EAP-TLS: Strategies for getting the right certificate to the right user

Alan DeKok aland at deployingradius.com
Mon Sep 11 16:28:42 CEST 2017

On Sep 11, 2017, at 10:22 AM, Chevalier Violet <chevalier.violet at gmail.com> wrote:
> EAP-TLS: Strategies for getting the right certificate to the right user. It
> needs to be relatively automated. I do have users coming by with BYOD
> devices, e.g. iPhones (omg they're super finicky about the freeradius setup
> but that's another story!), frequently when I'm not around to set them up.

  You need an automated system.  See http://802.1x-config.org for an example/

  The sad truth is that many systems (cough ANDROID) don't have provisions for automatically provisioning WiFi credentials.  Which pretty much means you need to do it manually.q

> Users are starting with no internet access.
> I was thinking maybe of the following:
> 1) Use some kind of TTLS-MSCHAPv2 thing with a standard user & password
> for guests that would change every so often. Maybe let them use the
> internet either i) for a few minutes at a time or ii) only to access a page
> on the internal network from which they could download the guest
> certificate that would allow them to connect via EAP-TLS? 3) the certs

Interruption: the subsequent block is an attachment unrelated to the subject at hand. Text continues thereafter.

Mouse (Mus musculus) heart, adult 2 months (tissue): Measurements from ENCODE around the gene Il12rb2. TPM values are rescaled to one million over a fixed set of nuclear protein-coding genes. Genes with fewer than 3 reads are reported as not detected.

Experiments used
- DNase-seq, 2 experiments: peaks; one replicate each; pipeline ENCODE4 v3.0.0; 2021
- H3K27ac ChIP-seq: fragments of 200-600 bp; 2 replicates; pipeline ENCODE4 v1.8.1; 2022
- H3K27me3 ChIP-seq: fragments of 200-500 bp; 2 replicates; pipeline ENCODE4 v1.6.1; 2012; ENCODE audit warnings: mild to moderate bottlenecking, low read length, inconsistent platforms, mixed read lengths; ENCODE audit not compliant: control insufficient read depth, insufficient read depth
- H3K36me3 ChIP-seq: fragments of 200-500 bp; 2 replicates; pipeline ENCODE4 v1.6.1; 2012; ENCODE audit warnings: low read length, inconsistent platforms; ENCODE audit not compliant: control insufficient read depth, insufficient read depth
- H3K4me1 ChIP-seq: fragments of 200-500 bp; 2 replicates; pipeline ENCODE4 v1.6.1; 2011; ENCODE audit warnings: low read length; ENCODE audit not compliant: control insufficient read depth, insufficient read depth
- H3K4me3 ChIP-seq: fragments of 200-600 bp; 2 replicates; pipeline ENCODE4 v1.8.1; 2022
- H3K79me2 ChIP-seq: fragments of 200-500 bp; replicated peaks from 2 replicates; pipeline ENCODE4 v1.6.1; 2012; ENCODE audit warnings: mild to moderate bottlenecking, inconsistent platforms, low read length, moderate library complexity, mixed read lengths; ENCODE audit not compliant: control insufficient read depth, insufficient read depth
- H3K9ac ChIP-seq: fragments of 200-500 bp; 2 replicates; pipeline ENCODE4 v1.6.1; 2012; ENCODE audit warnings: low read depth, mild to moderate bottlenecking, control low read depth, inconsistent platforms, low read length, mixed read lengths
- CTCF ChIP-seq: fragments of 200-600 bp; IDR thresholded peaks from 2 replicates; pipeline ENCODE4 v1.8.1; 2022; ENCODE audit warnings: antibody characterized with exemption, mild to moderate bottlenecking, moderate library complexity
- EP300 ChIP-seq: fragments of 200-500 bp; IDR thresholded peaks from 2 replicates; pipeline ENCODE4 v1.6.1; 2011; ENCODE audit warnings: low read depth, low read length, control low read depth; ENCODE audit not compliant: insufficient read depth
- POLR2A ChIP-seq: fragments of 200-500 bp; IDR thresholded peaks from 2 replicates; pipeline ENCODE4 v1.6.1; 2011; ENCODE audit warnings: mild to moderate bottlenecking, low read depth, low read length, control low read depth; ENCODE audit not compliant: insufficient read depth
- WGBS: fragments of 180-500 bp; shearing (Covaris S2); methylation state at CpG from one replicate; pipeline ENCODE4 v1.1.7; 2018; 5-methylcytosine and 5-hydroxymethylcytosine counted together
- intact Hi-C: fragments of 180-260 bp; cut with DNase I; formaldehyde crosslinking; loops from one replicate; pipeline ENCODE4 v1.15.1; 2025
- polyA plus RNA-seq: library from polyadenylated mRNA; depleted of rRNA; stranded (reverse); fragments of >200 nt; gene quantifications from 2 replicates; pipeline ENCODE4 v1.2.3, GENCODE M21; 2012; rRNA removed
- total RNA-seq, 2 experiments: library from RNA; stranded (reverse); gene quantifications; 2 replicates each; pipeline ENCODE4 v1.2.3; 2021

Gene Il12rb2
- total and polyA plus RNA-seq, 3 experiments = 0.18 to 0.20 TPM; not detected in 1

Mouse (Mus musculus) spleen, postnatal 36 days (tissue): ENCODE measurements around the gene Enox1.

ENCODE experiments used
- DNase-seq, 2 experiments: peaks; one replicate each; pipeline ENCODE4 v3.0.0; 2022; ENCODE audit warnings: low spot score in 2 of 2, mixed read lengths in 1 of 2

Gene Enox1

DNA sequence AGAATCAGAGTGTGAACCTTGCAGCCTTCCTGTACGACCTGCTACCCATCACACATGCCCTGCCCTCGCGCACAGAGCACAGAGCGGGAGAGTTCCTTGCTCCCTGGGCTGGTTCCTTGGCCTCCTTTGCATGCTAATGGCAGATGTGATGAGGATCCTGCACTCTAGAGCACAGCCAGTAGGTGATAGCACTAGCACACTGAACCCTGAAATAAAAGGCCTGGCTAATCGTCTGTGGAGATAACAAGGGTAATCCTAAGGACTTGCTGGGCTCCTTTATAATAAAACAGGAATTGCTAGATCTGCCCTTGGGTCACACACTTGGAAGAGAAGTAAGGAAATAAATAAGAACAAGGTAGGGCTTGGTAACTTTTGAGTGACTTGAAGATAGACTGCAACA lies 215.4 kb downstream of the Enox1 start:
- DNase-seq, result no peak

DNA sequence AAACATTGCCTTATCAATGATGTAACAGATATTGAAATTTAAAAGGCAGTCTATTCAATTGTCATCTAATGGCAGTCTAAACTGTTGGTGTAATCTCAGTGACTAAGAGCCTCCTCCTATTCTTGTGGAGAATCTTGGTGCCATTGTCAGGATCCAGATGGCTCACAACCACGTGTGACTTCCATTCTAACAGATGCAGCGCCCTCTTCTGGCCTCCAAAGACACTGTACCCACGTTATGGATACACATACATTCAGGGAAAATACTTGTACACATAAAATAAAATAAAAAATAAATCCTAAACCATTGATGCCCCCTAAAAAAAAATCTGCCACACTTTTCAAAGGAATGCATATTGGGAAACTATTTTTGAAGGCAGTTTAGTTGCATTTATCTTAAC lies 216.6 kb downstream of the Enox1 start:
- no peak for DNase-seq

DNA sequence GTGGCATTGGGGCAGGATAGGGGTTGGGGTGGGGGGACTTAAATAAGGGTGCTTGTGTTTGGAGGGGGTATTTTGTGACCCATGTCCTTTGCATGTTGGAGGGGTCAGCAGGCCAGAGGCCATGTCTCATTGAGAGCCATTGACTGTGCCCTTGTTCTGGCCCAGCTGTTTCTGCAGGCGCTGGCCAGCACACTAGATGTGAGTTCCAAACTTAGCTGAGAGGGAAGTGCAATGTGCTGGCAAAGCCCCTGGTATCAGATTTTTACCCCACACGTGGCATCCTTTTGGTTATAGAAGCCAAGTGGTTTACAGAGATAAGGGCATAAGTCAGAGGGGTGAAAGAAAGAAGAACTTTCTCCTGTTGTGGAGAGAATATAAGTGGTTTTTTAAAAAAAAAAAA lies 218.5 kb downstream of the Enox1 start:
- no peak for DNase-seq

> would expire after a few days.

  That may work...

> I have been struggling to get even my own iPhone to have the proper cert!

  What's going wrong?

> On the bright side, my two linux machines are now working with EAP-TLS so
> there's hope for me! I wish I could just put the certs on a USB key but
> that doesn't work for phones. And it's a bunch of Linux machines, no
> Windows or Macs around. Excuse me if this is a n00b question.

  It's everyone's question.  If only there was a standard for this, everyone's lives would be easier.

> https://github.com/FreeRADIUS/freeradius-server/issues/2045#
> issuecomment-324641610
> Arr2036 mentions that the hot spot 2.0 standards set out how this could
> work, with auto-renewing certs and the whole 9 yards. I wasn't able to find
> how to make that work for linux, for instance with freeradius. Thanks!

  You'll need an AP capable of Hotspot 2.0, and a captive portal capable of hotspot 2.0.  That's the hard part.  The FreeRADIUS portion is easy.

  Alan DeKok.

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